Turkey issues list of demands for Sweden to join NATO: Erdogan risks Europe’s security for the sake of Kurdish vendetta
Ankara wants ‘concrete assurances’ that Sweden will cut political ties with, stop sending money to, and refuse to supply arms for groups with links to the PKK – considered a terrorist group by Turkey, the EU and US.
President Erdogan also wants Stockholm to lift an arms embargo on Turkey put in place when the country attacked Kurdish groups in northern Syria in 2019, at the invitation of then-President Donald Trump.
The demands put Turkey on a fresh collision-course with its NATO allies, threatening to undermine European security and unity in the face of Russia’s war in Ukraine.
President Erdogan’s regime has issued a list of five demands that it wants ‘concrete assurances’ over before it will allow Sweden to join NATO
The demands (pictured above) including cutting political ties with Kurdish groups, stopping aid and weapons shipments to Syria, and lifting an arms embargo
Finland and Sweden will both dispatch diplomatic missions to the Turkish capital tomorrow in an attempt to win Erdogan around, Finnish foreign minister Pekka Haavisto said today.
Erdogan has emerged as the sole opponent of Finland and Sweden – already ‘partner nations’ of NATO – becoming full members of the alliance, bolstering its ranks with up to 1m troops while benefitting from the protection of its mutual defence pledge.
Until now, he has only said that their support for ‘terrorist groups’ means he ‘cannot be in favour’ of them joining, but on Tuesday spelled out his opposition to Sweden’s bid in detail.
A memo circulated by the government’s press department laid out five demands of Stockholm mostly relating to its dealings with the PKK, saying it expects ‘principled steps and concrete assurances’ before it will drop its opposition.
Sweden, like Turkey, designates the Kurdish PKK a terrorist group and has done since the 1980s, so does not support them directly.
But it does lend its backing to Kurdish groups operating in northern Syria, which led a US-backed coalition which fought against ISIS in the Syrian Civil War.
Turkey views those groups as terrorist extensions of the PKK, and has fought against them in recent years.
Ankara singled out aid payments totalling hundreds of millions of dollars that Sweden is due to make to the Syrian Democratic Council up to 2023, calling for them to be stopped.
It also accuses Sweden of sending anti-tank weapons and drones to the region, and also wants such shipments stopped.
Sweden and Finland are hoping to quickly join NATO to provide extra protection in the face of Russian aggression (pictured, Sweden’s prime minister and Finland’s president visit Joe Biden at the White House last week)
Another demand is for Sweden – whose parliament contains six MPs of Kurdish origin – to cut political ties with Kurdish groups, and to deport PKK members within the country who it considers to be criminals back to Turkey.
It is unlikely that Stockholm – which has welcomed some 100,000 Kurdish refugees in recent years – will agree to the demands.
But all NATO decisions must be taken by full consensus, meaning that Erdogan’s opposition could prove fatal unless he can be won around.
Sweden and Finland have decided to break with decades-old neutrality agreements by joining NATO in response to Russia’s invasion of Ukraine.
Since at least the end of the Second World War, both nations have relied on commitments by Russia not to attack for their security – in return for not allowing their territory to be used to attack Russia.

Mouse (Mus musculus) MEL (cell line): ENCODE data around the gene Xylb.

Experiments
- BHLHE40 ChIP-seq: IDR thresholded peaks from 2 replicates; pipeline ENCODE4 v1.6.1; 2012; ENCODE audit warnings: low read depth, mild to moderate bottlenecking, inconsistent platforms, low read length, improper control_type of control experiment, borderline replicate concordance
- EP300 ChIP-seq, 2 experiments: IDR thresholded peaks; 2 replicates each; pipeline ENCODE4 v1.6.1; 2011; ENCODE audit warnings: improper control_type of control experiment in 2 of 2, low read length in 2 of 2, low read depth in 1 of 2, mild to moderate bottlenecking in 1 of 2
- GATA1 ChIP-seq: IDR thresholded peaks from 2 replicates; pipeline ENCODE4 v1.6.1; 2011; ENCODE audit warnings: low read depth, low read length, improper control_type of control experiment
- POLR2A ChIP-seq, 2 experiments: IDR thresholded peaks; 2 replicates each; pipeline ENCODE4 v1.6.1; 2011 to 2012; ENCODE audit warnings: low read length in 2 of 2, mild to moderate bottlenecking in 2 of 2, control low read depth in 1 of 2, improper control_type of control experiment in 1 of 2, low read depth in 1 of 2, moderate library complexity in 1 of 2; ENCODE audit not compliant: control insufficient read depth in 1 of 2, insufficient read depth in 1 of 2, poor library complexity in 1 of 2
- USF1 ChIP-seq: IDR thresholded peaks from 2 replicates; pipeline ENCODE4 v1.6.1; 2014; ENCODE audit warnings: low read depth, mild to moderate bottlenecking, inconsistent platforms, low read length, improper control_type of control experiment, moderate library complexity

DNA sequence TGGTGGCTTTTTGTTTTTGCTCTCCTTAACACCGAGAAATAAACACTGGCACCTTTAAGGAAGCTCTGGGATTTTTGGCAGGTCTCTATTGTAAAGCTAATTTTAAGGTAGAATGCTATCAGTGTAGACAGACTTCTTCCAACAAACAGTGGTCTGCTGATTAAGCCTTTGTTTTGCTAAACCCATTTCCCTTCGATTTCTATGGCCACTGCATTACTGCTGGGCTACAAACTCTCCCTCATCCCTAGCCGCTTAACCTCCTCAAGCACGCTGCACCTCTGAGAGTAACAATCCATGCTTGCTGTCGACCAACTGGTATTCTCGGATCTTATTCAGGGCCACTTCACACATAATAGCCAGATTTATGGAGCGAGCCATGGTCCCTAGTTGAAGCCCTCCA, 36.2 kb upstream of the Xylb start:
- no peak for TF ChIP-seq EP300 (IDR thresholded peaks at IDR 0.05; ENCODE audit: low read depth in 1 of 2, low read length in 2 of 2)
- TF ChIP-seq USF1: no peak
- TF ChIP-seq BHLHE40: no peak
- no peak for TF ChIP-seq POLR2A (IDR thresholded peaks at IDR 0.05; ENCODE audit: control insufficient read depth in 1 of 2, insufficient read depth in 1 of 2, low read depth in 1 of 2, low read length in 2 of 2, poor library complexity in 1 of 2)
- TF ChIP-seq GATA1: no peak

However, Putin tore up similar agreements with Kyiv when he attacked Ukraine, which has forced the Scandinavian countries into a radical re-think.
If Erdogan’s objections can be overcome, then Sweden and Finland should be able to rapidly join the alliance as all other members have signalled their approval and intention to fast-track the process.
That will mean the alliance gaining up to 1million new troops, if Finnish reserves are included in the total.
Erdogan issued his list of demands just a day after announcing Turkey will renew its attacks on Kurdish regions of northern Syria (file image)
It will also place Europe’s largest collection of artillery at NATO’s disposal, along with dozens of state-of-the-art fighter jets, fast attack boats, and five of the quietest and deadliest submarines on the planet.
And, crucially, all of those reinforcements will be positioned close to the Baltic states of Estonia, Latvia and Lithuania which have long-been NATO’s weakest spot and among the most-likely members to be attacked.
Erdogan’s opposition to Finland and Sweden’s membership has wrong-footed the alliance, as he hadn’t opposed the move in preliminary talks.
It is widely thought Erdogan is squeezing the alliance for concessions – though he insists opposition is a matter of principle and he cannot be won around.
Another reason could be his close ties with Russia, which is collaborating on a number of key infrastructure projects in Turkey including a new nuclear power station and is a key weapons supplier.
Ankara has so-far pursued a policy of non-alignment in the Ukraine conflict, barring Russian warships from reinforcing the Black Sea through the Bosphorus Strait but also welcoming sanctioned oligarchs and their yachts.
Turkey also threatened a fresh incursion into northern Syria on Monday, in renewed efforts to create a 20-mile deep ‘safe zone’ along its southern border where millions of refugees can be sent.
Doing so would mean taking swathes of territory from Kurdish groups, so pressuring Sweden to drop its support could be seen as a way of trying to weaken them before the fighting starts.
Erdogan did not provide further details but said the operation would begin after Turkey’s military, intelligence and security forces complete their preparations.